Hooray, Says Hollywood, As Two Movies Open With $50 Million Weekends

Hollywood liked what it saw over the weekend: Two high-budget movies, targeting different audiences, each took in more than $50 million domestically for their openings and observers expect them to rake in quite a bit more as they hang around through the Thanksgiving holidays and expand their reach.

Disney’s Buena Vista Studio’s  “Big Hero 6,” based on an “obscure” Marvel comic and staring an animated “huggable marshmallow” robot named Baymax et al., grossed $56.2 million in 3,761 theaters, according to Box Office Mojo’s tally, while Christopher Nolan’s “Interstellar,” a sci-fi epic starring Matthew McConaughey and Anne Hathaway, took in an even $50 million for Paramount and Warner Bros. at 3,561 locations — including a healthy dose of Imax and 70mm film screens that take full advantage of its cosmic sweep.



It’s only the “fourth time in history that two films have debuted to more than $50 million at the domestic box office, and each one of the previous occasions took place in the summer, when ticket sales are at their highest,” points out Variety’s Brent Lang.

That’s good news for the moviemakers since both flicks are bearing a hefty production budget of $165 million.

“Executives at studios behind both movies said they plan to continue significant marketing campaigns in the weeks to come, hoping their films will play at least through Thanksgiving,” reports Ben Fritz in the Wall Street Journal.

“Some movies you open and then you move on to the next one,” Megan Colligan, president of worldwide distribution and marketing for Paramount tell Fritz. “With [‘Interstellar’], every single weekend is like opening it again.”

Although 75% of the audience was over 25 from Nov. 7 - 9, Paramount is looking for more teens and young adults to check it out in coming weeks.

“Big Hero 6,” on the other hand, carries a PG rating and “benefited from families heading to the theater on Saturday — and from those who aren’t parents heading to the theater throughout the weekend,” writesEntertainment Weekly’s Ariana Bacle.

“Audience demos that we dive in and take a look at are encouraging in that big portions of our audience are the not-a-parent range,” Dave Hollis, EVP of theatrical exhibition sales and distribution at Disney, tells Bacle.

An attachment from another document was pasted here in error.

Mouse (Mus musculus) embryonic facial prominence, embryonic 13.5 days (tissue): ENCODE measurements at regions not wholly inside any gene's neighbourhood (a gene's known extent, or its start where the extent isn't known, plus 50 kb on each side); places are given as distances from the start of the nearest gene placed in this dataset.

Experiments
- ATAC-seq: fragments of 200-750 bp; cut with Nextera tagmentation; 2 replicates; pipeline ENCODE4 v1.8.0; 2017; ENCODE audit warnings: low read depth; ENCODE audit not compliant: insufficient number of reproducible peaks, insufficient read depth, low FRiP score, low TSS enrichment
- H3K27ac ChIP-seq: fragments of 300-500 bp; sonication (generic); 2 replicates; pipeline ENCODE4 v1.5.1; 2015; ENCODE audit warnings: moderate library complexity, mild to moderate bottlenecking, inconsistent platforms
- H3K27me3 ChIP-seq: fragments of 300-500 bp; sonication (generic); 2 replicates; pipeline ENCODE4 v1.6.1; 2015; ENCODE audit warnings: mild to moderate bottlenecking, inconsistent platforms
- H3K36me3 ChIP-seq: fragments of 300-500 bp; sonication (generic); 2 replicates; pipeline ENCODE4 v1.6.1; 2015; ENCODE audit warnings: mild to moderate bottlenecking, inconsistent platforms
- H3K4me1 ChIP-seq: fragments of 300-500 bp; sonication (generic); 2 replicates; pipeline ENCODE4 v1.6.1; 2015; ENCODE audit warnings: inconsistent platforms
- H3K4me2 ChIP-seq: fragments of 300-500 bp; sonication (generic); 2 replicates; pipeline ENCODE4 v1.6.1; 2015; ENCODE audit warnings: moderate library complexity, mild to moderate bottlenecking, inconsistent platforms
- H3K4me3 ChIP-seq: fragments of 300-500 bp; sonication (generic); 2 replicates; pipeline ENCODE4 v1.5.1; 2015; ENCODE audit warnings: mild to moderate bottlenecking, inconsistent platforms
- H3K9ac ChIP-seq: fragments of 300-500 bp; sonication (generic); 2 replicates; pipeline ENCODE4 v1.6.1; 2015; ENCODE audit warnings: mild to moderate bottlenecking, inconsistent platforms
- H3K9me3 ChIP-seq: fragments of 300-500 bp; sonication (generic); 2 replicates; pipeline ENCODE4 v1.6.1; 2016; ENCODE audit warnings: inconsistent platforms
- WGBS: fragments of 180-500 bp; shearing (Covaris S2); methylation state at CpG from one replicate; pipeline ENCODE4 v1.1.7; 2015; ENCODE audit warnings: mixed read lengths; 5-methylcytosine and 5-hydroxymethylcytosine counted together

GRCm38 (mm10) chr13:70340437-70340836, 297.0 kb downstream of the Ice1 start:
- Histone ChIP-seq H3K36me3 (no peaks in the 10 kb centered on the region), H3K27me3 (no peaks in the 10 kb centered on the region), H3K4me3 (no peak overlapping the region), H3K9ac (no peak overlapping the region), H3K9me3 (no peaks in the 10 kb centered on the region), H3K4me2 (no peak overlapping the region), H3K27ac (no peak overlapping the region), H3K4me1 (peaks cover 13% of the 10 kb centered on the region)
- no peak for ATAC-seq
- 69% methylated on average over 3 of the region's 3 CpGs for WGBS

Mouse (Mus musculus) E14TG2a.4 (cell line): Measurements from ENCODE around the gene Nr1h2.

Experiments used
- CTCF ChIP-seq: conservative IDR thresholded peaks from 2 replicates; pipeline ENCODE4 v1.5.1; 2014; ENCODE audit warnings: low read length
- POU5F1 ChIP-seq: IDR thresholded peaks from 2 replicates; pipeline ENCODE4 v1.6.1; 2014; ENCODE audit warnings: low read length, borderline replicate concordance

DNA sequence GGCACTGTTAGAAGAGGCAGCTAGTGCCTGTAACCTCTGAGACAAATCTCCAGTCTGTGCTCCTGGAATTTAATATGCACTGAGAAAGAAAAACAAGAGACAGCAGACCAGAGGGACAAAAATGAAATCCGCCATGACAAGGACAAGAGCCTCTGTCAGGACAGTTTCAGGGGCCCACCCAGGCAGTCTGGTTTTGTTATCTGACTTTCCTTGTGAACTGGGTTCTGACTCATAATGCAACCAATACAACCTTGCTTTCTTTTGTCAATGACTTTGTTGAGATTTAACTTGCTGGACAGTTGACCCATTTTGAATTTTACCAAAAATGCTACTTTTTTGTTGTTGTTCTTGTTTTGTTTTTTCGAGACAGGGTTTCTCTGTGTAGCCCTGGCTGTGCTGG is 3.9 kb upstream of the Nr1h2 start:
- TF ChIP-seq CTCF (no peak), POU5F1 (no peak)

“Not only is this Walt Disney’s biggest (non-Pixar) weekend debut outside of ‘Frozen’ (which earned $67m of its $93m Thanksgiving weekend over the Fri-Sun frame), but it’s Walt Disney Animation’s biggest stand-alone weekend ever, topping the $49m debut for ‘Wreck It Ralph’ on the first weekend of November in 2012,” Scott Mendelson points out in Forbes.

“That ‘Big Hero 6’ did so well even with an equally 'big' movie like ‘Interstellar’ scooping up audiences (and most of the publicity) shows the strength of the Disney brand and the strong marketing efforts of the Mouse House.”

But age matters.

“It's a testament to the perfectly counter-programmed lineup that two openers chasing two very different audiences paid off for both films, because both were able to grab their respective audiences without cannibalizing each other,” Rentrak's Paul Dergarabedian tellsUSA Today’s Patrick Ryan.

The solid starts position both movies for continued success “if — and only if — word-of-mouth proves positive,” writes the WSJ’s Fritz, observing that “Big Hero 6” scored better both with critics and audiences. “Big Hero 6” hit 91% on the Rotten Tomatometer; “Interstellar,” which is almost three hours long and was knocked by critics for both “garbled” and for “pompous” dialogue, is at 74%.

One thing that’s sure to keep word of mouth going with a movie like “Interstellar” is the question of just how plausible the plot line is, what with — spoiler alert — people returning from space travel physically younger than the children they left behind and all. To assist those discussions, Caltech physicist Kip Thorne, who served as an adviser and is an executive producer of the movie, has writtenThe Science of Interstellar.

“If you’re one of the estimated 3 gajillion people who have seen or will see Chris Nolan’s blockbuster movie ‘Interstellar,’ one thing is already clear to you: this is not a documentary. That means it’s fiction, specifically science fiction, which is how you get the sci and the fi in the sci-fi pairing,” writesTime’s Jeffrey Kluger in one of a plethora of fact-checking articles orbiting the web in recent days. “So if you go into the movie looking for a lot of scientific ‘gotcha’ moments, let’s stipulate up front that you’re going to find some.”

But worm holes that would allow you to skip from one side of the universe to the other? “Mostly true.”

Now if we could only figure out how to apply that concept to cross-town traffic, we’d have ourselves a tidy little business to promote.

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